The U.S. Embassy in Jerusalem urged all sides to refrain from violence and retaliatory attacks, stating, "Terror and violence solve nothing."
The latest violence could also threaten efforts to reach a U.S.-brokered diplomatic deal tonormalize relationsbetween Saudi Arabia and Israel. On Saturday, a senior Biden administration official told reporters it's too early to say how those talks might be affected.
For its part, Saudi Arabia said on Saturday that it has repeatedly warned of "an explosive situation" in the absence of a peace process and continued Israeli occupation. It called for restraint on both sides.
War erupts after weeks of clashes
Saturday's violence took place on the Jewish Sabbath and the Simchat Torah holiday, and a day after the 50th anniversary of the start of the pivotal 1973 Yom Kippur War, when Israel came under a surprise attack by Arab countries.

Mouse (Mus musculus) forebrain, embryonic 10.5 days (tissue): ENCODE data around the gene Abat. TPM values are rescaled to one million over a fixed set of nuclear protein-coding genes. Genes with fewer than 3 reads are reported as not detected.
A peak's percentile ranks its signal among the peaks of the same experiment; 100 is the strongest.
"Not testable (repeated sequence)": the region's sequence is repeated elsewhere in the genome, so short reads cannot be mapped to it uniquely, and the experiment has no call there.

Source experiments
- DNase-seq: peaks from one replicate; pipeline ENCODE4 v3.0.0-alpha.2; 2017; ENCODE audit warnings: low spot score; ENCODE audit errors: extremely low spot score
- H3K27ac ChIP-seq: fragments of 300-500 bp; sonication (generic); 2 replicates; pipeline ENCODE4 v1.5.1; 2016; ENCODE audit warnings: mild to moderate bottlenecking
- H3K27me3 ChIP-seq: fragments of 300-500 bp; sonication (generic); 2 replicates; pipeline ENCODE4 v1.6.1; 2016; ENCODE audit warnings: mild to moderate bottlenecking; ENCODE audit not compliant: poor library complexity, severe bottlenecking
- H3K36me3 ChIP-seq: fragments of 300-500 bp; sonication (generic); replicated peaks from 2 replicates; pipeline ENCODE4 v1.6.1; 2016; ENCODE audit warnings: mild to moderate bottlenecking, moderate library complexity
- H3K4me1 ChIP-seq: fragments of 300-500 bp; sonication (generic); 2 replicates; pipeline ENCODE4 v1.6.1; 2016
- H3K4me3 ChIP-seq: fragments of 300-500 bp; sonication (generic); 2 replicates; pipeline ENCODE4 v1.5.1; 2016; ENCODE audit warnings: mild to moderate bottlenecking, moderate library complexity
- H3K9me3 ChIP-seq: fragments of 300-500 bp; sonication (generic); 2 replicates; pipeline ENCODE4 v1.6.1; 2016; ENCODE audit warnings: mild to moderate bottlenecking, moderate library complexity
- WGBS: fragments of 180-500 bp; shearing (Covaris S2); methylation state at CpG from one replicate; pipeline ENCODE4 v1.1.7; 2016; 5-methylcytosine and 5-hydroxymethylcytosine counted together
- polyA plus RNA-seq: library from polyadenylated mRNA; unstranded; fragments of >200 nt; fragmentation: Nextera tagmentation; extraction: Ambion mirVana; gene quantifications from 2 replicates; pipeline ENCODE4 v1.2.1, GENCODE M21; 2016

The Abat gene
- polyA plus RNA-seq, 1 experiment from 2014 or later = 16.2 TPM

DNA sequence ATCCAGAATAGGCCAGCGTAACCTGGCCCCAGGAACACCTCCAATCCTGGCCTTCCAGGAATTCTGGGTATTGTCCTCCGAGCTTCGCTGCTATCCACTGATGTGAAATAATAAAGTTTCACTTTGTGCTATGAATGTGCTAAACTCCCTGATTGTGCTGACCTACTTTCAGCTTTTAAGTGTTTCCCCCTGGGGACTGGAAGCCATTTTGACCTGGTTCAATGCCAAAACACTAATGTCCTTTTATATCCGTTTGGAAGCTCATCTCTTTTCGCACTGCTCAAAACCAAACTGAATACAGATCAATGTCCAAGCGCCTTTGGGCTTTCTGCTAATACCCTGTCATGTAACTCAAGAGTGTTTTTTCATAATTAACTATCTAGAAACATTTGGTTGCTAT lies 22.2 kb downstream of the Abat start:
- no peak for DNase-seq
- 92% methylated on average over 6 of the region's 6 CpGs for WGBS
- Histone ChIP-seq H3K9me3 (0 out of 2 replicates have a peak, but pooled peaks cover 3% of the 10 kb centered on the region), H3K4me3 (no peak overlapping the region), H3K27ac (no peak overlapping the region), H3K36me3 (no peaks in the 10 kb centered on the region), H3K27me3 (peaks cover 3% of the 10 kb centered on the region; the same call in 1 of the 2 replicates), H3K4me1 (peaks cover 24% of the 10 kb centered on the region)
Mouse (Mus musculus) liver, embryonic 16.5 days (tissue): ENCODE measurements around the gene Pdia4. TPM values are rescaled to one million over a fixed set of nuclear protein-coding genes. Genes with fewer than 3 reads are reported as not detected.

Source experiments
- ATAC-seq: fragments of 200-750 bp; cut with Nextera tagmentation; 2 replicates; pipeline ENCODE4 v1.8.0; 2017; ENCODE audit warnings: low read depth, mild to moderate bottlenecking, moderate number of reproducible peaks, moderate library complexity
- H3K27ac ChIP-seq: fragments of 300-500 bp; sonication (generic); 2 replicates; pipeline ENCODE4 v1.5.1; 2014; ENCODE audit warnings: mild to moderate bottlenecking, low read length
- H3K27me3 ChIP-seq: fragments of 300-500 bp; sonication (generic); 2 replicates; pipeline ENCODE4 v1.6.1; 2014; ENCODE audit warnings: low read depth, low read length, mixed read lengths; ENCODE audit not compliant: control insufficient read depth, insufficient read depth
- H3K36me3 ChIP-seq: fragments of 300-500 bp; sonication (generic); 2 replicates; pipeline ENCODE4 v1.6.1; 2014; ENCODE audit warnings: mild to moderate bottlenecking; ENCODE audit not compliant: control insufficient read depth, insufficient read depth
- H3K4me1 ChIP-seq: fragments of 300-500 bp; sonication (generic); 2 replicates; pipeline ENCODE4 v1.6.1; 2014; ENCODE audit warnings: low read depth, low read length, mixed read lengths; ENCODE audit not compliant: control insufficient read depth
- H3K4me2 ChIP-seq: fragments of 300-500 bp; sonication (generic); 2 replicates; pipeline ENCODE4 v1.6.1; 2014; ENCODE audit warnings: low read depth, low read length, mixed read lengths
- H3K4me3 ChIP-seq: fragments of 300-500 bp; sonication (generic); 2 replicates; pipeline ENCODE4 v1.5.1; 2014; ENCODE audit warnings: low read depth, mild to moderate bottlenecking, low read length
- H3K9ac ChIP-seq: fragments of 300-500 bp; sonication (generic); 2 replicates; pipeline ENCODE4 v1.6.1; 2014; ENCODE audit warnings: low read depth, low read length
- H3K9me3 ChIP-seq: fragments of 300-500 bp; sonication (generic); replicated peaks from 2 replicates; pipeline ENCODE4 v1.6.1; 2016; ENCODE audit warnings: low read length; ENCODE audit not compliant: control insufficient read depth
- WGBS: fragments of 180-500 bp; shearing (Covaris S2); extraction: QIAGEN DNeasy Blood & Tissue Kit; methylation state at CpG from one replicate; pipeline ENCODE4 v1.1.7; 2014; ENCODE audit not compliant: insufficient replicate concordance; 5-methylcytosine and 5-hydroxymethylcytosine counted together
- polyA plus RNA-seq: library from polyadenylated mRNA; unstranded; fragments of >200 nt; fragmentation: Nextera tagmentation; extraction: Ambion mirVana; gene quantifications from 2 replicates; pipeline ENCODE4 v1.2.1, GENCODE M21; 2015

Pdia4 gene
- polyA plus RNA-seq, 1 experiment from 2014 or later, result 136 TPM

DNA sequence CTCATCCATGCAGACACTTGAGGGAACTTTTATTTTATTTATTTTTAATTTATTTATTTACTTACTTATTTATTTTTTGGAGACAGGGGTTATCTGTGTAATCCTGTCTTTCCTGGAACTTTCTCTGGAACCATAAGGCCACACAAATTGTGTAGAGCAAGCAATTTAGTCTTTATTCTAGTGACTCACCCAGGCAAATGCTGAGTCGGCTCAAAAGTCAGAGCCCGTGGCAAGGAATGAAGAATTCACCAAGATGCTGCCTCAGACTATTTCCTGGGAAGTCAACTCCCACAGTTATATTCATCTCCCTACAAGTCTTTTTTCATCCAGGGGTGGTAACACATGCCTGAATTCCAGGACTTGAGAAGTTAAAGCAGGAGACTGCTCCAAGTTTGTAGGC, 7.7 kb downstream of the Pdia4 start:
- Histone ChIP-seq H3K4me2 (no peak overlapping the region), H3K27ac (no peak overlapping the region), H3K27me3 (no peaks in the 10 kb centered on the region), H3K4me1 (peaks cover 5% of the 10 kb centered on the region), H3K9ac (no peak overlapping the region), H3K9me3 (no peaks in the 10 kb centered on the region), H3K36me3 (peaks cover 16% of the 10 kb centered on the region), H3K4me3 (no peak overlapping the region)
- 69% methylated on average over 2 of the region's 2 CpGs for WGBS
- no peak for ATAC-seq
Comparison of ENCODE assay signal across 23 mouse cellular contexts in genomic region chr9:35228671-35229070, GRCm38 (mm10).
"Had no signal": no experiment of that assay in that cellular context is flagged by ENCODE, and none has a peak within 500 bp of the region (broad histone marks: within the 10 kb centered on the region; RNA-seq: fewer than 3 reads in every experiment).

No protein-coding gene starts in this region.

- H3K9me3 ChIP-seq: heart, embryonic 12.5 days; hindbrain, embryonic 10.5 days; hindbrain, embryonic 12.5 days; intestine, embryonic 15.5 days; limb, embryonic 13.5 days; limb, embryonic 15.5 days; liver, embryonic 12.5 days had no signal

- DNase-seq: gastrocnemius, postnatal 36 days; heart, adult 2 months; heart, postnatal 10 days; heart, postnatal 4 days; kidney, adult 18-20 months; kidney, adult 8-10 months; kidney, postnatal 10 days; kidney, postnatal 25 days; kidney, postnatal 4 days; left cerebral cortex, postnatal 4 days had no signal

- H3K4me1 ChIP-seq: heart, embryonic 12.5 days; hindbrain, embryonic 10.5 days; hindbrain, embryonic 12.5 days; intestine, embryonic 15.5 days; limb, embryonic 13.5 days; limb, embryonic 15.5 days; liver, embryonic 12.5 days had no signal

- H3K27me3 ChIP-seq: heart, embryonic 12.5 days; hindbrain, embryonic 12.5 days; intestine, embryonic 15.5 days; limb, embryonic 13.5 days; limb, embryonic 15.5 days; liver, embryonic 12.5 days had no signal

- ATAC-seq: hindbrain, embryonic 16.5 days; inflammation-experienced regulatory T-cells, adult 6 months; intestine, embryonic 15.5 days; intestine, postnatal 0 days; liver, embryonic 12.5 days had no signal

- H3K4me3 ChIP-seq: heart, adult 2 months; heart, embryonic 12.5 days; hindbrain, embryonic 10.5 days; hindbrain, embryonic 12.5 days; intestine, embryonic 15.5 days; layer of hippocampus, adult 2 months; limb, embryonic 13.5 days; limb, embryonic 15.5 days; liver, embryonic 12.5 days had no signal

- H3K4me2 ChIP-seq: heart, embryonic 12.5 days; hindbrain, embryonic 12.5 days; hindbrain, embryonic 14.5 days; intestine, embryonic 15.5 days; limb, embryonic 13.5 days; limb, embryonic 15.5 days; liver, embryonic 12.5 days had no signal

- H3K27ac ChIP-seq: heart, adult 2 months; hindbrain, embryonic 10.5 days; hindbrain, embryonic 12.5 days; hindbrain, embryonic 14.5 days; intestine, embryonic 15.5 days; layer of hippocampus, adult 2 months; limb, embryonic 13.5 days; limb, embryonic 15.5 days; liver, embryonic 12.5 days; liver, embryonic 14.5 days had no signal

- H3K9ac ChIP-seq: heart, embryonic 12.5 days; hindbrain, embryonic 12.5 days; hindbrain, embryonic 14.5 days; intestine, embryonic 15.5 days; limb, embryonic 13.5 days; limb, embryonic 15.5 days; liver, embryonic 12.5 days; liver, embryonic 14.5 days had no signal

The violence comes after recent weeks of volatile clashes between Palestinians and Israeli troops along the Gaza-Israel border, and deadly Israeli military raids and clashes with Palestinians in the Israeli-occupied West Bank.
Israel and militants in Gaza have fought multiple wars in the last decade and a half.
In recent weeks, Egyptian mediators have reportedly sought to broker an agreement that would prevent Gaza-Israel violence, financially stabilize Hamas' government employees in Gaza and increase the number of Palestinian laborers allowed to work in Israel.
Israel has also been seeing its own domestic strife, including disputes over the far-right Israeli government's efforts to weaken Israel's judiciary.
But on Saturday, protest organizers canceled a large weekly demonstration. A protest group of reservist soldiers, which has led a large movement of reservists refusing to attend military trainings, called on reservists to serve if they were called up.
Aya Batrawy, Majd Al-Waheidi and Tom Bowman contributed reporting.